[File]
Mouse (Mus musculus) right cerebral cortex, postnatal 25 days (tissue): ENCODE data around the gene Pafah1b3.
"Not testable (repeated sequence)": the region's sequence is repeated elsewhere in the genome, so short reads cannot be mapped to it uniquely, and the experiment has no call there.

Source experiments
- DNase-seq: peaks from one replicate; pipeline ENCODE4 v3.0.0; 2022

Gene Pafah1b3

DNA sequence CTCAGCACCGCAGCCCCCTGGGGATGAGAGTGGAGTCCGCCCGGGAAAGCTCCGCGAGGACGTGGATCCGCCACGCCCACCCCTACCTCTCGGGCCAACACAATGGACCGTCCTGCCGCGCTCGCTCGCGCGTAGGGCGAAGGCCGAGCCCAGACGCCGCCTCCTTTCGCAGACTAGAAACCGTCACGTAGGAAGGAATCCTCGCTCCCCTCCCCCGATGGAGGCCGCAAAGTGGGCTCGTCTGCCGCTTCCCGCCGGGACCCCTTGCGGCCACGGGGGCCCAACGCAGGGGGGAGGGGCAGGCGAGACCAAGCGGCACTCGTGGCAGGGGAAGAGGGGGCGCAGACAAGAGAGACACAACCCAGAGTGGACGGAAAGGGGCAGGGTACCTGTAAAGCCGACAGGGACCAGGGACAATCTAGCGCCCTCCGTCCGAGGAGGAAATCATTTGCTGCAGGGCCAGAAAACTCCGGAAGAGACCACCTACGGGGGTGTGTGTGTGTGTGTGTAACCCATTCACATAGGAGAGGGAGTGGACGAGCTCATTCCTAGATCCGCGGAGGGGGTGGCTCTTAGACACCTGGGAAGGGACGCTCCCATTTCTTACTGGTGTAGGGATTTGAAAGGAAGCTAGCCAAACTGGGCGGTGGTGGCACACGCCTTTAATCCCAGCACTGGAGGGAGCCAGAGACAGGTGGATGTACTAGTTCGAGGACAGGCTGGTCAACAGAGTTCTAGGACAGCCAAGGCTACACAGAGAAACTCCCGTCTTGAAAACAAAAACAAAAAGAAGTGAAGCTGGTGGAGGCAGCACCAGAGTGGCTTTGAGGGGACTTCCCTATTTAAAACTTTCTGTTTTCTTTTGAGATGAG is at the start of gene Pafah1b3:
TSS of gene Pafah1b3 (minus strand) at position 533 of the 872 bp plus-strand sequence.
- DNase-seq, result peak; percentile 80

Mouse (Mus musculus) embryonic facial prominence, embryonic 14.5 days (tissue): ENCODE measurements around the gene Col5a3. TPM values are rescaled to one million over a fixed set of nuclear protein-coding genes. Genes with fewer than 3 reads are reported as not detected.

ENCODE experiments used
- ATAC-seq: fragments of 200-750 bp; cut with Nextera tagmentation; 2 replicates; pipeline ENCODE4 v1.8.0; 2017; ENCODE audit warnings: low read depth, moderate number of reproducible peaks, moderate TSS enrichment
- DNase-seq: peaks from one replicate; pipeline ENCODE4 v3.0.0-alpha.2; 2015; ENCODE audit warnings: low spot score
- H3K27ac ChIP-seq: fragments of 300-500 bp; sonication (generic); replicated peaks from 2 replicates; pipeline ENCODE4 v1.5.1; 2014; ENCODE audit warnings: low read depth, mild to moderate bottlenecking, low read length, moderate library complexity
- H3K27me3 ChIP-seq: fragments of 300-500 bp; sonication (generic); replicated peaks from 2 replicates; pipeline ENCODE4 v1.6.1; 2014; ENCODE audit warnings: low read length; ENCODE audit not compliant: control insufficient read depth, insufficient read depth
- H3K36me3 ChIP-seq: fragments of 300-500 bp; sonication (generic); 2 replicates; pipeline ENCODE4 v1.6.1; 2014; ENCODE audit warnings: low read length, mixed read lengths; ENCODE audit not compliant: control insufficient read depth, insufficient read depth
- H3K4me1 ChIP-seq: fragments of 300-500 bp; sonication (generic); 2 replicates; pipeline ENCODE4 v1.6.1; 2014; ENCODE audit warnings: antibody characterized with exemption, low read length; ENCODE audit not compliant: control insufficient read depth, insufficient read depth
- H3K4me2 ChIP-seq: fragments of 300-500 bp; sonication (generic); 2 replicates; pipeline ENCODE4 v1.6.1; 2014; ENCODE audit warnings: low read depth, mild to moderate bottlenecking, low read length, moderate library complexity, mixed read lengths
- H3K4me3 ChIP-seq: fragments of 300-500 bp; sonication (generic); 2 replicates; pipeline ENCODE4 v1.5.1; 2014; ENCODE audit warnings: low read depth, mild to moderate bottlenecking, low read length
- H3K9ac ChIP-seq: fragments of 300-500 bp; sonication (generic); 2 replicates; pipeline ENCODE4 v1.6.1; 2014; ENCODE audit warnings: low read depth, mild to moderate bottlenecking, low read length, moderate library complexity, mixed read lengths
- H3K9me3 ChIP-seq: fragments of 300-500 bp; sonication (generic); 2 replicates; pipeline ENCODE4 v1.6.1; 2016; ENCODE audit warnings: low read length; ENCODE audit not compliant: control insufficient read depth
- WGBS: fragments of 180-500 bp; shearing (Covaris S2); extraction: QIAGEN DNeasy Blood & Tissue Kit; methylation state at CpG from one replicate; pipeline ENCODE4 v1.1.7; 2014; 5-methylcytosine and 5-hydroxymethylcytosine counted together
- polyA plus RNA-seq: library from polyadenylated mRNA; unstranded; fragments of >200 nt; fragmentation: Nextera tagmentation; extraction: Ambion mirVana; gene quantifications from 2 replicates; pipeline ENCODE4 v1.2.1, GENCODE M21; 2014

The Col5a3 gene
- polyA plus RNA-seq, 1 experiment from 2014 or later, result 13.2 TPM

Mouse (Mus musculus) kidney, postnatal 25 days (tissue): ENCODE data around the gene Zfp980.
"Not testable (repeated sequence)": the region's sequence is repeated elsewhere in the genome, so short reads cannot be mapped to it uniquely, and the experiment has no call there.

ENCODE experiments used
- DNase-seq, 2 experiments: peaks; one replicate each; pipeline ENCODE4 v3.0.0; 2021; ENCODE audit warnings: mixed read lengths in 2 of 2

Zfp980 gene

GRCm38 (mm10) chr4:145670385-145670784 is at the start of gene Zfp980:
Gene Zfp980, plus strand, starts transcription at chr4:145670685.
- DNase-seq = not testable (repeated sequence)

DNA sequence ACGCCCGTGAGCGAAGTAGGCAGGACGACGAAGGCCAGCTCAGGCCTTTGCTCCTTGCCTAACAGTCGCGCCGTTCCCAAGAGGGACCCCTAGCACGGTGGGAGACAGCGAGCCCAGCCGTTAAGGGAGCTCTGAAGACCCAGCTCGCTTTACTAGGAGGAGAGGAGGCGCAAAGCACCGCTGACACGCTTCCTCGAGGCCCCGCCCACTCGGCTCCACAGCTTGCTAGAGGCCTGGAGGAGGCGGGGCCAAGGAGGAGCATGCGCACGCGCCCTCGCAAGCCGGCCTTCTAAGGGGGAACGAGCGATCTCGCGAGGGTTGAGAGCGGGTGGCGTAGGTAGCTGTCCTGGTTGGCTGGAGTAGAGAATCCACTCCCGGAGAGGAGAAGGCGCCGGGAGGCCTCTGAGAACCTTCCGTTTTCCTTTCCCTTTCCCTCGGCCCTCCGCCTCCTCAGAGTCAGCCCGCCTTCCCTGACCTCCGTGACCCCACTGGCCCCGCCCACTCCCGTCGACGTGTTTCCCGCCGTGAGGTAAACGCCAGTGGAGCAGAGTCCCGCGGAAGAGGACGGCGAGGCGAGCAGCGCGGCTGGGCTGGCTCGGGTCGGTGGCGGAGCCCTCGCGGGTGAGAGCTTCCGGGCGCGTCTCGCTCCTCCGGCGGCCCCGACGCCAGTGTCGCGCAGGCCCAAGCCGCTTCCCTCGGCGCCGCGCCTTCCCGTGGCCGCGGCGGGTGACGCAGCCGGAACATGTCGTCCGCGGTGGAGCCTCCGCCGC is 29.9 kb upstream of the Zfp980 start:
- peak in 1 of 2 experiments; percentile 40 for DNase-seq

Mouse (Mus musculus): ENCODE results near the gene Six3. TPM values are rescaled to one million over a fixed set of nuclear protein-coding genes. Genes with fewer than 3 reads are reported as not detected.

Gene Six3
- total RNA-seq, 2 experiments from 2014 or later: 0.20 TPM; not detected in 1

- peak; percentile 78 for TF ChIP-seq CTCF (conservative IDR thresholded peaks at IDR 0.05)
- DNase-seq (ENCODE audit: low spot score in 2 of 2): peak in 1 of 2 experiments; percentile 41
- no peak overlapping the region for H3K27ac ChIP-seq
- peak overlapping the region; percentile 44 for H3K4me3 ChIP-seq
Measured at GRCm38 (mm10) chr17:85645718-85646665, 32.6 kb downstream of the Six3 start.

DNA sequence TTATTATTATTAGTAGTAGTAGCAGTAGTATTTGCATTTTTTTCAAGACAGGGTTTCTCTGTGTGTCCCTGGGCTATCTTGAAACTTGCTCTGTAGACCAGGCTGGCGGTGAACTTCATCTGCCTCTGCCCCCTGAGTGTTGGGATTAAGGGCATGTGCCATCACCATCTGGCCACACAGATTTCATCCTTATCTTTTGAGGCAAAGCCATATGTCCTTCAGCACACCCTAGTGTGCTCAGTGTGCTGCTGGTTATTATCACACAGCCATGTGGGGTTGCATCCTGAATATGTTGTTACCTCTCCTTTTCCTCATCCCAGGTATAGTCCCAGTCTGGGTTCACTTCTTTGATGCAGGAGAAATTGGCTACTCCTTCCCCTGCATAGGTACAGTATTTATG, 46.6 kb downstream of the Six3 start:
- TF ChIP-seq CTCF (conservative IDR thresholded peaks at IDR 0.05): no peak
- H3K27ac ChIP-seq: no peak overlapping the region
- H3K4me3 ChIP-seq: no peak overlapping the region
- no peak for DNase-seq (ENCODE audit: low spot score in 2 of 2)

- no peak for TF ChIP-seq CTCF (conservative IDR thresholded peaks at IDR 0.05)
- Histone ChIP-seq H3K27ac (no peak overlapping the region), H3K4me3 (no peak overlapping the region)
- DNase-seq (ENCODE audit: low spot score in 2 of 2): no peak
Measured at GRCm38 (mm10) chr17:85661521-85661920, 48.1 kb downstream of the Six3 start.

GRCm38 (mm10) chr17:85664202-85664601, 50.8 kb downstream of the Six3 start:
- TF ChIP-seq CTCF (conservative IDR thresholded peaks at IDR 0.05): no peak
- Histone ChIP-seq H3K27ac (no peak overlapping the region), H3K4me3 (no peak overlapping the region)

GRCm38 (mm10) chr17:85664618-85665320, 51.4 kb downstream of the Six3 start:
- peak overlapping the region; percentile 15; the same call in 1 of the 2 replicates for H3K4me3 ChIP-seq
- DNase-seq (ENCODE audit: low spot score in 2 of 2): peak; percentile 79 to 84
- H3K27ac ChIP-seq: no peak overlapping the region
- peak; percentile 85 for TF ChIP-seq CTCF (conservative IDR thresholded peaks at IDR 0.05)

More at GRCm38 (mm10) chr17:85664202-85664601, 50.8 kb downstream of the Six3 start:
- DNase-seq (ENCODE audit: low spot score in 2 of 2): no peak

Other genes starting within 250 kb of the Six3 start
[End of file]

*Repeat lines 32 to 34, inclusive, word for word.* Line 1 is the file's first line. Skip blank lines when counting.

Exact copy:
- DNase-seq = not testable (repeated sequence)

DNA sequence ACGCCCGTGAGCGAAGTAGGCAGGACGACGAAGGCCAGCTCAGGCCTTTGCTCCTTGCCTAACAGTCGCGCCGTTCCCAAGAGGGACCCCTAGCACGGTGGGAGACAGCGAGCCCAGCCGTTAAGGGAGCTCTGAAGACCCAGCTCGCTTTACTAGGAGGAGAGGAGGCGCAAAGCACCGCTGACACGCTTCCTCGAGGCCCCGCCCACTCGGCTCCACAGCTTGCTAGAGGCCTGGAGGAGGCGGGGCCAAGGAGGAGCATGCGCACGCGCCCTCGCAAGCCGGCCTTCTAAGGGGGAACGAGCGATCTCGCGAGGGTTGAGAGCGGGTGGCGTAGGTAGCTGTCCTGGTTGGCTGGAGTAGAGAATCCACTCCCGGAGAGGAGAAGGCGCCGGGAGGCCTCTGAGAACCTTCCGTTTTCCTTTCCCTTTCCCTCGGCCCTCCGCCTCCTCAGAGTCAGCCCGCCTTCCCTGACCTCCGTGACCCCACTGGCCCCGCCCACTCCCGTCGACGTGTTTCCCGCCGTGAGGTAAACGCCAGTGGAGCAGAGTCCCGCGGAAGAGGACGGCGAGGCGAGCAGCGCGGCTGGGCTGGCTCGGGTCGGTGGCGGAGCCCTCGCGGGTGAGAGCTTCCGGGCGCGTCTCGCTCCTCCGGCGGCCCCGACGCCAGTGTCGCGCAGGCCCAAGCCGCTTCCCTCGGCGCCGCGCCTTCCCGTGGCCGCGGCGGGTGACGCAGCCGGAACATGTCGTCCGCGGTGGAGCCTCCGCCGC is 29.9 kb upstream of the Zfp980 start:
- peak in 1 of 2 experiments; percentile 40 for DNase-seq